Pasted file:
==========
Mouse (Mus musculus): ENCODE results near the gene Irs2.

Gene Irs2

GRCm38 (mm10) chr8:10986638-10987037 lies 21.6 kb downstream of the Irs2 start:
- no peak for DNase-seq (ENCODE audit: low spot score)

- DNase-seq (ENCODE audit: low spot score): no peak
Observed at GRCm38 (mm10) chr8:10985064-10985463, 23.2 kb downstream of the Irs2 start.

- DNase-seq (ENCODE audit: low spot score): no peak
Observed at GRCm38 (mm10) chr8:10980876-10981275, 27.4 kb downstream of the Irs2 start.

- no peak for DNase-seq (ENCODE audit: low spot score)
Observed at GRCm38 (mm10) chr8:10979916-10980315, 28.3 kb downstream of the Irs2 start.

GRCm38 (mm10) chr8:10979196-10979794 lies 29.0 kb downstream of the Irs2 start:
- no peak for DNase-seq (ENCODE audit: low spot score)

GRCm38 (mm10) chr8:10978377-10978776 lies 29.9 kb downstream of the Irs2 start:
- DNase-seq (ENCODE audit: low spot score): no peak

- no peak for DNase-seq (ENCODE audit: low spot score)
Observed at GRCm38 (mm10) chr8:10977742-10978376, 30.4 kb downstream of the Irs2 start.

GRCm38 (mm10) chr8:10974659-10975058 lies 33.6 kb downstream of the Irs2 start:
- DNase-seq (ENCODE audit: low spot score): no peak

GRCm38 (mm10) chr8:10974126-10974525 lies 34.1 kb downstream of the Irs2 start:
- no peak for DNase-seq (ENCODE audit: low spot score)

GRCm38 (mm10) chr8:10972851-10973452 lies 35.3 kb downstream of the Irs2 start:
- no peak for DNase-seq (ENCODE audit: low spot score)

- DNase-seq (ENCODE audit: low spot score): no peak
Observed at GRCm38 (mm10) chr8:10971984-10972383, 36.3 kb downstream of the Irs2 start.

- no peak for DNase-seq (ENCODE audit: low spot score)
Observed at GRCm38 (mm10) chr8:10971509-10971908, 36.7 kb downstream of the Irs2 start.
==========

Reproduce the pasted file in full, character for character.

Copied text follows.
Mouse (Mus musculus): ENCODE results near the gene Irs2.

Gene Irs2

GRCm38 (mm10) chr8:10986638-10987037 lies 21.6 kb downstream of the Irs2 start:
- no peak for DNase-seq (ENCODE audit: low spot score)

- DNase-seq (ENCODE audit: low spot score): no peak
Observed at GRCm38 (mm10) chr8:10985064-10985463, 23.2 kb downstream of the Irs2 start.

- DNase-seq (ENCODE audit: low spot score): no peak
Observed at GRCm38 (mm10) chr8:10980876-10981275, 27.4 kb downstream of the Irs2 start.

- no peak for DNase-seq (ENCODE audit: low spot score)
Observed at GRCm38 (mm10) chr8:10979916-10980315, 28.3 kb downstream of the Irs2 start.

GRCm38 (mm10) chr8:10979196-10979794 lies 29.0 kb downstream of the Irs2 start:
- no peak for DNase-seq (ENCODE audit: low spot score)

GRCm38 (mm10) chr8:10978377-10978776 lies 29.9 kb downstream of the Irs2 start:
- DNase-seq (ENCODE audit: low spot score): no peak

- no peak for DNase-seq (ENCODE audit: low spot score)
Observed at GRCm38 (mm10) chr8:10977742-10978376, 30.4 kb downstream of the Irs2 start.

GRCm38 (mm10) chr8:10974659-10975058 lies 33.6 kb downstream of the Irs2 start:
- DNase-seq (ENCODE audit: low spot score): no peak

GRCm38 (mm10) chr8:10974126-10974525 lies 34.1 kb downstream of the Irs2 start:
- no peak for DNase-seq (ENCODE audit: low spot score)

GRCm38 (mm10) chr8:10972851-10973452 lies 35.3 kb downstream of the Irs2 start:
- no peak for DNase-seq (ENCODE audit: low spot score)

- DNase-seq (ENCODE audit: low spot score): no peak
Observed at GRCm38 (mm10) chr8:10971984-10972383, 36.3 kb downstream of the Irs2 start.

- no peak for DNase-seq (ENCODE audit: low spot score)
Observed at GRCm38 (mm10) chr8:10971509-10971908, 36.7 kb downstream of the Irs2 start.